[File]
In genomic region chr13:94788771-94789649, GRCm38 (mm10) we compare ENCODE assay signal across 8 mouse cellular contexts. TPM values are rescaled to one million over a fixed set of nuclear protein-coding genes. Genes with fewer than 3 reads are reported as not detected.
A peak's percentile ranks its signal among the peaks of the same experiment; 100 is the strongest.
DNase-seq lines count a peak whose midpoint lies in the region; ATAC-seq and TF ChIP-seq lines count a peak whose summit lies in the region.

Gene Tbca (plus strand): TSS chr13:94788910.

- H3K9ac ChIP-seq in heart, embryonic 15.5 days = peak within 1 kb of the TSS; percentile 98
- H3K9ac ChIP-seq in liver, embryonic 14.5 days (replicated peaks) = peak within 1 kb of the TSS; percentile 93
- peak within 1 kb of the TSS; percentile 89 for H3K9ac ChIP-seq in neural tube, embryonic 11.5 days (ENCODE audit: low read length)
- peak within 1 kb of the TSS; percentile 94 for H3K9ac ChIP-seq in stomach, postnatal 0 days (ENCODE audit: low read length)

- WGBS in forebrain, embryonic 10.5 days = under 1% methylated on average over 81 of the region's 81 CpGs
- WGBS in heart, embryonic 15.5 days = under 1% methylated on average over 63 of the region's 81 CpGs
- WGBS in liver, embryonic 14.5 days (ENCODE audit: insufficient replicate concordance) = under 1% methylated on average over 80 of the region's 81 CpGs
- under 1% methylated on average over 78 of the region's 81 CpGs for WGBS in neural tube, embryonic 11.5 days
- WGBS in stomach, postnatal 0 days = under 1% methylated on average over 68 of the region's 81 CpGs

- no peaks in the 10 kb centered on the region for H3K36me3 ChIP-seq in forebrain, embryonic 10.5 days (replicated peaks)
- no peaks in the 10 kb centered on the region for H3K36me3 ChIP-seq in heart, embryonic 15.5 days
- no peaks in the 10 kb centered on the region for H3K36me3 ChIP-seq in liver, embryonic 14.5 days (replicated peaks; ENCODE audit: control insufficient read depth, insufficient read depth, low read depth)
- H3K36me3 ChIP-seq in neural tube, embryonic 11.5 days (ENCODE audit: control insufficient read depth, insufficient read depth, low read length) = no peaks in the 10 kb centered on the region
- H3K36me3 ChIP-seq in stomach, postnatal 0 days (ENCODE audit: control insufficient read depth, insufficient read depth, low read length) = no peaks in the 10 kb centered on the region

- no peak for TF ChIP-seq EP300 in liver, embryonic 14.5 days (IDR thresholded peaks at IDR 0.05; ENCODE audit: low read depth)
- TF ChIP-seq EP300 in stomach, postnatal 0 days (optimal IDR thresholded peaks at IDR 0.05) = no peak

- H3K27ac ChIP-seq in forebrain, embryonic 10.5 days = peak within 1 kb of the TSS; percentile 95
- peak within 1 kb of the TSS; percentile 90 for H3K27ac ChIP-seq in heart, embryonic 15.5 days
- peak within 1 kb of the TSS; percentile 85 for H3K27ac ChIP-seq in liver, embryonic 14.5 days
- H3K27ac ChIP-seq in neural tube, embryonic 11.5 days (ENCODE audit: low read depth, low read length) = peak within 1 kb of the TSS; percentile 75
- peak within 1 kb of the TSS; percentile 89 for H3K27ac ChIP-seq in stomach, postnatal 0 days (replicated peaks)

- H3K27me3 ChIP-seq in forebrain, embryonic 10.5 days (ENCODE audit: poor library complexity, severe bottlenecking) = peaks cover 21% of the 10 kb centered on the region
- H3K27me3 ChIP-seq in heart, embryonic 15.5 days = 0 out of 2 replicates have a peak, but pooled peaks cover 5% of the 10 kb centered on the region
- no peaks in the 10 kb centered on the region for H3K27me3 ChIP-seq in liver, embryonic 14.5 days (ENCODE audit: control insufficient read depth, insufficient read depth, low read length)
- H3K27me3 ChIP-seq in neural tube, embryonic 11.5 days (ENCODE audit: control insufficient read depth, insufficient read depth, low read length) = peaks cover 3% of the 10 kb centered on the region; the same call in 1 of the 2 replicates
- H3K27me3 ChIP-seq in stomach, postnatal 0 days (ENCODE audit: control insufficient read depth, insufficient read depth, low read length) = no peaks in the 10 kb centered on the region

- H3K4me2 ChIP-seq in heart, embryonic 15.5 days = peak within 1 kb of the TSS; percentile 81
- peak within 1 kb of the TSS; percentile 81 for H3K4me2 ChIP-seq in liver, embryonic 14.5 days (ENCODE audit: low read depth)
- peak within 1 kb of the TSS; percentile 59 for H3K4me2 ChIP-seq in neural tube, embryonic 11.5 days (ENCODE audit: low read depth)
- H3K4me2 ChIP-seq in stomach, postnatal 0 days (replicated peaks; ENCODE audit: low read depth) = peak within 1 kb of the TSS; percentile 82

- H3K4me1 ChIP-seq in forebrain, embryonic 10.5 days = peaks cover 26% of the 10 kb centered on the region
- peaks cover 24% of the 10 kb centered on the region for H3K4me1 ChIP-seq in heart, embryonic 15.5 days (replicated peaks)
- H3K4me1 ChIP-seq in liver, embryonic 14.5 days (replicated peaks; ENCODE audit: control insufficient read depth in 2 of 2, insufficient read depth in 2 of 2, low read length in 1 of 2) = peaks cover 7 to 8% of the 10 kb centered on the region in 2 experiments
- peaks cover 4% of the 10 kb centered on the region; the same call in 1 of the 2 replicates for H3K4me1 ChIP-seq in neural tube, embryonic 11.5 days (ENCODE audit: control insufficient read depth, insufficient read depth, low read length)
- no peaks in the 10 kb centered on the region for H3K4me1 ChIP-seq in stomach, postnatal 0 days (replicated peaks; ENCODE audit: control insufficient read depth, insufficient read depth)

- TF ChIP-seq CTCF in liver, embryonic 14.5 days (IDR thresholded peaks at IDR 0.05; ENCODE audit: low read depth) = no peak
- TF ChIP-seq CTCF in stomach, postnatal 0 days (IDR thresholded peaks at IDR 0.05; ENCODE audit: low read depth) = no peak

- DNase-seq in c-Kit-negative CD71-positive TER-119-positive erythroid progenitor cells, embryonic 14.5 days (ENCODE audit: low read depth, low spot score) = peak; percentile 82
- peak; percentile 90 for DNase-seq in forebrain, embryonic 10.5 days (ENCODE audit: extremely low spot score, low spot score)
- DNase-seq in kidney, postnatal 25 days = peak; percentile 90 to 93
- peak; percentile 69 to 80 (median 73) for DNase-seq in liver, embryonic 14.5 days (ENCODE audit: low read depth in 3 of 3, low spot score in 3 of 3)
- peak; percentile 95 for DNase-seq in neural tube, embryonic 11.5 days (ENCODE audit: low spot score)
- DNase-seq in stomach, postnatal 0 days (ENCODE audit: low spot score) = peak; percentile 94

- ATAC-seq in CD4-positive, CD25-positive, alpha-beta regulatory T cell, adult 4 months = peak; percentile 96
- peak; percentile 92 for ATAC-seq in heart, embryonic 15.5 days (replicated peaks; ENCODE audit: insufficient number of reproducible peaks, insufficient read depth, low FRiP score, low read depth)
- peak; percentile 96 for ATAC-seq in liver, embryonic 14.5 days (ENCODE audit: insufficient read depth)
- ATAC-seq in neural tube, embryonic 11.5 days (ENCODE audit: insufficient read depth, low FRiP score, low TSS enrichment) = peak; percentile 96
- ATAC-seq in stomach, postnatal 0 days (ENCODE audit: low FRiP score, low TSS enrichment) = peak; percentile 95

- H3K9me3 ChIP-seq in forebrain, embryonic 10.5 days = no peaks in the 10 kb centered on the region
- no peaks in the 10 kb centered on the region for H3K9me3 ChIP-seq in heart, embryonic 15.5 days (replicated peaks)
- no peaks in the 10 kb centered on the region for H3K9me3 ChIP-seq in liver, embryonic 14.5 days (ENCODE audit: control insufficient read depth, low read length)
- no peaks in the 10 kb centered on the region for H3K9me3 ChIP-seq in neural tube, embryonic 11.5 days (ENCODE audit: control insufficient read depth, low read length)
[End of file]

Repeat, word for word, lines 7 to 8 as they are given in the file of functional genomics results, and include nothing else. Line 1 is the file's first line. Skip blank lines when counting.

- peak within 1 kb of the TSS; percentile 89 for H3K9ac ChIP-seq in neural tube, embryonic 11.5 days (ENCODE audit: low read length)
- peak within 1 kb of the TSS; percentile 94 for H3K9ac ChIP-seq in stomach, postnatal 0 days (ENCODE audit: low read length)